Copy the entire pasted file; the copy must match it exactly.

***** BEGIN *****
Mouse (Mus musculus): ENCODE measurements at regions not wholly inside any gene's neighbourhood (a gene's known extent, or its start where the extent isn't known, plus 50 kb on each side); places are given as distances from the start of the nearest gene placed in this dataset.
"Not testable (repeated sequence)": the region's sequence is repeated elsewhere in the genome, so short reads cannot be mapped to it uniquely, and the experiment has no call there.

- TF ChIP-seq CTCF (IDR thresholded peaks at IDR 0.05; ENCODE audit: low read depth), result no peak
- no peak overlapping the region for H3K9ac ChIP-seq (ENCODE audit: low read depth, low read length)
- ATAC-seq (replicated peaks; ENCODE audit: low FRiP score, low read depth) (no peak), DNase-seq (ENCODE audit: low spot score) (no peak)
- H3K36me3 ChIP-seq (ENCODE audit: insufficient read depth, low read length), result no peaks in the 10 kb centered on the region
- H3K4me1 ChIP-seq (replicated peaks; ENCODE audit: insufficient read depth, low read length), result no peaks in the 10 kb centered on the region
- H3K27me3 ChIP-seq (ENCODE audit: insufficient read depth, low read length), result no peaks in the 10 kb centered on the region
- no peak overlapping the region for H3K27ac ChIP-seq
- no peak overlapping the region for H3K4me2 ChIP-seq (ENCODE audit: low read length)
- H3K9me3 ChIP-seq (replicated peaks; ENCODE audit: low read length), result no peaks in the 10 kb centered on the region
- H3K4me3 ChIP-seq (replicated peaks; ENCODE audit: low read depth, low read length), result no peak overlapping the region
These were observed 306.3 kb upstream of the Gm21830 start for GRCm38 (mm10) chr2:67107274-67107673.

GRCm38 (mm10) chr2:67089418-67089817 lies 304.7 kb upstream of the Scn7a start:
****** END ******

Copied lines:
Mouse (Mus musculus): ENCODE measurements at regions not wholly inside any gene's neighbourhood (a gene's known extent, or its start where the extent isn't known, plus 50 kb on each side); places are given as distances from the start of the nearest gene placed in this dataset.
"Not testable (repeated sequence)": the region's sequence is repeated elsewhere in the genome, so short reads cannot be mapped to it uniquely, and the experiment has no call there.

- TF ChIP-seq CTCF (IDR thresholded peaks at IDR 0.05; ENCODE audit: low read depth), result no peak
- no peak overlapping the region for H3K9ac ChIP-seq (ENCODE audit: low read depth, low read length)
- ATAC-seq (replicated peaks; ENCODE audit: low FRiP score, low read depth) (no peak), DNase-seq (ENCODE audit: low spot score) (no peak)
- H3K36me3 ChIP-seq (ENCODE audit: insufficient read depth, low read length), result no peaks in the 10 kb centered on the region
- H3K4me1 ChIP-seq (replicated peaks; ENCODE audit: insufficient read depth, low read length), result no peaks in the 10 kb centered on the region
- H3K27me3 ChIP-seq (ENCODE audit: insufficient read depth, low read length), result no peaks in the 10 kb centered on the region
- no peak overlapping the region for H3K27ac ChIP-seq
- no peak overlapping the region for H3K4me2 ChIP-seq (ENCODE audit: low read length)
- H3K9me3 ChIP-seq (replicated peaks; ENCODE audit: low read length), result no peaks in the 10 kb centered on the region
- H3K4me3 ChIP-seq (replicated peaks; ENCODE audit: low read depth, low read length), result no peak overlapping the region
These were observed 306.3 kb upstream of the Gm21830 start for GRCm38 (mm10) chr2:67107274-67107673.

GRCm38 (mm10) chr2:67089418-67089817 lies 304.7 kb upstream of the Scn7a start: